Do you tend to base your characters on real people or are they totally from your imagination?

Sometimes I get a voice in my head and I just listen to it. I listen for the story it is trying to tell me. In other cases, I consciously begin with a character or a character circumstance. For example, the story Electricity was inspired by an interview with a singer that I heard. She spoke about the passion her parents had for music and how they would argue for control of the stereo. She didn’t get into her feelings about that; she just described her parents to explain the role of music in her upbringing. I seized on the idea of her circumstances. I wondered what it would be like to live with such passionate parents. I wanted to know her feelings and how her parents impacted her emotionally, so I wrote that story in my own way. Did I base my character on a real person? Partially. But a character is a lot more than a circumstance and a few details. Setting, back story, the personalities of peers, all these are a part of any given character. Those things I had to create for myself.

Are you consciously aware of the plot before you begin a novel or do you discover it as you write?

These are short stories. Usually I know my plot ahead of time. You sort of have to. There’s no room or time to waste in a short story. But sometimes I don’t have any idea where I am going when I start. The voice is so strong I just have to follow it. Halfway through, though, I start asking my character a lot of questions. I ask myself a lot of questions. From that point on I usually know where the story is going. If I don’t, it falls apart. The ideas dry up. No true tension develops. So, sooner or later, I need to know where I am going or I need to accept the story is going nowhere.

Does the setting play a major part in the development of your story?

Of course. But I don’t think of setting simply as scenery. In reality, everything is setting. Our friends and peers, our responsibilities, all of these are a part of setting.

In the traditional sense, however, setting always plays a major part in my stories. Setting paves the way for the plot and shapes the resolution. It influences every aspect of a good story. And when you think about it, where you choose to live and exist says a lot about you, a lot about your priorities. People go day after day, barely taking notice of their surroundings, but in moments of repose, I think we all start to take more notice of our setting.

Have you suffered from writer’s block and what do you do to get back on track?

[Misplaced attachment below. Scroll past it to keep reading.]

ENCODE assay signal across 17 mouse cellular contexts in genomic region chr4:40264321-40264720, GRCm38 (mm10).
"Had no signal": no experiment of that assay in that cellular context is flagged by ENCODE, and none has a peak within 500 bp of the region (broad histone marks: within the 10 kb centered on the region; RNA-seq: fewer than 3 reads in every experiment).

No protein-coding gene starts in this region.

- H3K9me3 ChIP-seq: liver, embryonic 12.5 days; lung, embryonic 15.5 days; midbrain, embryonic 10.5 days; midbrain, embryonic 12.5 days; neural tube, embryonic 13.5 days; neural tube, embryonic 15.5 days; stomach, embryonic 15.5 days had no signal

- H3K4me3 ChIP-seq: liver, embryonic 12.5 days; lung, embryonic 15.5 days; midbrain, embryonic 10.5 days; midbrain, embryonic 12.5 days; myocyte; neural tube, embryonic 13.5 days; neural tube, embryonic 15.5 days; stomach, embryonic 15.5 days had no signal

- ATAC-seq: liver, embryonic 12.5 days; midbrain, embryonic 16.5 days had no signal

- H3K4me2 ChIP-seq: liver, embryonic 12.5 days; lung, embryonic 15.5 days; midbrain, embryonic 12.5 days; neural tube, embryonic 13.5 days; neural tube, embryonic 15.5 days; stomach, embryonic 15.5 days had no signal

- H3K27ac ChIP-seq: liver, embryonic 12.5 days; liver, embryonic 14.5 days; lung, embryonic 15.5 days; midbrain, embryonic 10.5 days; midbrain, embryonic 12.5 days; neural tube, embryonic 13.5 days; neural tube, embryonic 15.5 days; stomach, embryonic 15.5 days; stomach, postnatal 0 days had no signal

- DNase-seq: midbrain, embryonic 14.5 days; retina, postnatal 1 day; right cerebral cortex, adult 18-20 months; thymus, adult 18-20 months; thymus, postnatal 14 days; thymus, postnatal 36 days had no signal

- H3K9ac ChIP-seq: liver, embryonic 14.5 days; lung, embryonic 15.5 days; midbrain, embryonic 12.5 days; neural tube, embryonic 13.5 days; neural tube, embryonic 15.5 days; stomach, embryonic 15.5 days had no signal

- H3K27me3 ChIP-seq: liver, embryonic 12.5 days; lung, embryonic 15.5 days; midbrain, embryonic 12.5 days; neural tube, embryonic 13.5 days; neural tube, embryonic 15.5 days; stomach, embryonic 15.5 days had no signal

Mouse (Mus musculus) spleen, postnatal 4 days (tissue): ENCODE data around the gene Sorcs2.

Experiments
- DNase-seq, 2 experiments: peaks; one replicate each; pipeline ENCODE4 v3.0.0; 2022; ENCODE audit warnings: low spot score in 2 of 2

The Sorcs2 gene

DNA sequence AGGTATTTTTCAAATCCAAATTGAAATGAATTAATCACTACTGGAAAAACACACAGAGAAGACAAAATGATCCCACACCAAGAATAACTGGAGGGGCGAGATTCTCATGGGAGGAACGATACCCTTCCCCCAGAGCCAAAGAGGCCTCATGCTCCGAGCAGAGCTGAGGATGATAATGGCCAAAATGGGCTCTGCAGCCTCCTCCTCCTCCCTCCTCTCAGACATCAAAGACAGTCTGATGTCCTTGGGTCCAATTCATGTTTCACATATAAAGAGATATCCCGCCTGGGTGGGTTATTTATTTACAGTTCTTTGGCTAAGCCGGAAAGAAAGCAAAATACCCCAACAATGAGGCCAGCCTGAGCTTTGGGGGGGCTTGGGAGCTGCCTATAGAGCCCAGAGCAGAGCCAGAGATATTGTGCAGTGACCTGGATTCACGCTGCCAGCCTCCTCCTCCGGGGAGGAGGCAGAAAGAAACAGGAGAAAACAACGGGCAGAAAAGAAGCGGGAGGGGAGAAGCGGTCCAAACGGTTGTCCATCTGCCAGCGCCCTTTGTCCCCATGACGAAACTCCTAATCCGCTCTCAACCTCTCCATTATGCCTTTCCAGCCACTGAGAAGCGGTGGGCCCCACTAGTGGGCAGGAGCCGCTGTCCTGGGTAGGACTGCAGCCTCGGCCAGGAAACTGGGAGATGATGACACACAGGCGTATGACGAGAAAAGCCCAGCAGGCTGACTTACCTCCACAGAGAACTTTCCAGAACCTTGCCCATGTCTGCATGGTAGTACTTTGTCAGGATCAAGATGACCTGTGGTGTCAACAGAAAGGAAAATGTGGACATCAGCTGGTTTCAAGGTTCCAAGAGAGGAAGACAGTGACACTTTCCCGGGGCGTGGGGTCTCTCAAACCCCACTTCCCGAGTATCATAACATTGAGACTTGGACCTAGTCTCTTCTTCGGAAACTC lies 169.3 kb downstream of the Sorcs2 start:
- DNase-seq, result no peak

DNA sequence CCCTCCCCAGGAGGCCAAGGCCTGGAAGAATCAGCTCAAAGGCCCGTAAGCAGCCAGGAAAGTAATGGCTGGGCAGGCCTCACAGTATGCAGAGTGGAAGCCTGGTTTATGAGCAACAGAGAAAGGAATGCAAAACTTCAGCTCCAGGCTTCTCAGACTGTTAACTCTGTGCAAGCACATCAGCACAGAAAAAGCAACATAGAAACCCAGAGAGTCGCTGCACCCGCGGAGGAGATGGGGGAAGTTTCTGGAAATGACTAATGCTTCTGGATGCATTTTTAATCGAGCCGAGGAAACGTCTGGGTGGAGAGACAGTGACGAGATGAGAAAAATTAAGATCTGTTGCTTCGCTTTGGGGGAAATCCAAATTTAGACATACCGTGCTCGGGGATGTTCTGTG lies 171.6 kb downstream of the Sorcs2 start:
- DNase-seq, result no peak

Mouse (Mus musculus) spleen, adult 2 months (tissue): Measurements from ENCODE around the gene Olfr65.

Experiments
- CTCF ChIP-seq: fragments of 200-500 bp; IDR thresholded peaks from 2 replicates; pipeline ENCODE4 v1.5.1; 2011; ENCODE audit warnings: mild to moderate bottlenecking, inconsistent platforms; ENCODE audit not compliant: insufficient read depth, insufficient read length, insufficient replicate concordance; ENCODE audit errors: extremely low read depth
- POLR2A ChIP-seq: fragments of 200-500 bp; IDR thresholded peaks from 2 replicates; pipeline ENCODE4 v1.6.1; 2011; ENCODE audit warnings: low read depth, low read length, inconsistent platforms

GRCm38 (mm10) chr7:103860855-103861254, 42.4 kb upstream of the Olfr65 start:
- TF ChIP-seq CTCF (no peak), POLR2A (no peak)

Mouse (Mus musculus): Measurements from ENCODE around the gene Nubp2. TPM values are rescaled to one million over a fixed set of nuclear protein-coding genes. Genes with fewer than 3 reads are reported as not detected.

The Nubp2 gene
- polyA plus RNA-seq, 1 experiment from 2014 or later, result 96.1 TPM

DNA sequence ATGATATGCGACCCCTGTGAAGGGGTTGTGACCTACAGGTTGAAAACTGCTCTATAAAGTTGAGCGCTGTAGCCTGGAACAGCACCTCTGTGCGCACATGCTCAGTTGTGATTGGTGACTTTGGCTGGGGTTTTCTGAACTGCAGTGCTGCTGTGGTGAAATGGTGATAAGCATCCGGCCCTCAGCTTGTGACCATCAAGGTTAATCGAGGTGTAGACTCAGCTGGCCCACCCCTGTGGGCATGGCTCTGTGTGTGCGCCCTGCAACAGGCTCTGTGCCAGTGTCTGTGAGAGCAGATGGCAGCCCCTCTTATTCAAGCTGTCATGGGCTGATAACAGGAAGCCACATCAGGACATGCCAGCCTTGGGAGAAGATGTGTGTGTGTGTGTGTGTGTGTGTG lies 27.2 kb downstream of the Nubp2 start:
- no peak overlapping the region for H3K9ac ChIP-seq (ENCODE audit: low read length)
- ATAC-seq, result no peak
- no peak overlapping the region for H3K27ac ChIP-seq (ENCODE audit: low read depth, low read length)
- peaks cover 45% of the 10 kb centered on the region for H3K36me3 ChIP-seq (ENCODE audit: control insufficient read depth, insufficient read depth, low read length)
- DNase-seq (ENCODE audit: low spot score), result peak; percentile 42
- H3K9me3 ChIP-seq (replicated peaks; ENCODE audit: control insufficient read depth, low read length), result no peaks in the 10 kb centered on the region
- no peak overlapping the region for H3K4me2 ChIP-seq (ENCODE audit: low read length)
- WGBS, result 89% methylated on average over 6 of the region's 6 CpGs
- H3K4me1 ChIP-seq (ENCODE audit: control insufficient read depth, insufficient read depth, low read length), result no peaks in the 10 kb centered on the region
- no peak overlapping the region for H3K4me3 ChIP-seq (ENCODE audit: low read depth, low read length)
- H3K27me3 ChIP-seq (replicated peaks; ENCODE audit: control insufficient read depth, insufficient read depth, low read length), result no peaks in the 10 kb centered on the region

I’m dealing with that right now. I have lots of ideas for stories buzzing through my head, but all of them are incomplete. You just have to work through it. Athletes go through dry spells. Musicians feel like they lose their touch. Writer’s block is a part of the process. One thing I do is I read on subjects I don’t usually read about. You can think of it like a box of Legos with nothing left but odd shapes; eventually you have to resupply your box to keep the craft going. Writer’s block is really Writer’s Rut. You can’t get out of it doing the same thing you did yesterday. Also, I always make a point in writing in other genres. It keeps my craft diverse. Most importantly, I try to shake up my daily mix. New experiences are great for the imagination.

What do you like the most about being an author?

I love first drafts. I love the process of creating characters and environments. I love shaping language into music. At least, that’s what I’m trying to do. I love that I am sharing.

What is the most pivotal point of a writer’s life?

I think we all go through a period when we doubt our potential. It’s inevitable. But just beyond that is often a breakthrough point in our craft. We develop a style that works or a method that finds the heart of a story quickly. We each get to that point differently, but we know when we have gotten there. From that point forward it becomes hard to doubt that we are writers.

What kind of advice would you give other fiction authors?

Get out in the world and give yourself something to write about. Shake up the way you live. Give yourself new experiences. Write what you want to write, not what you think you should


No comments: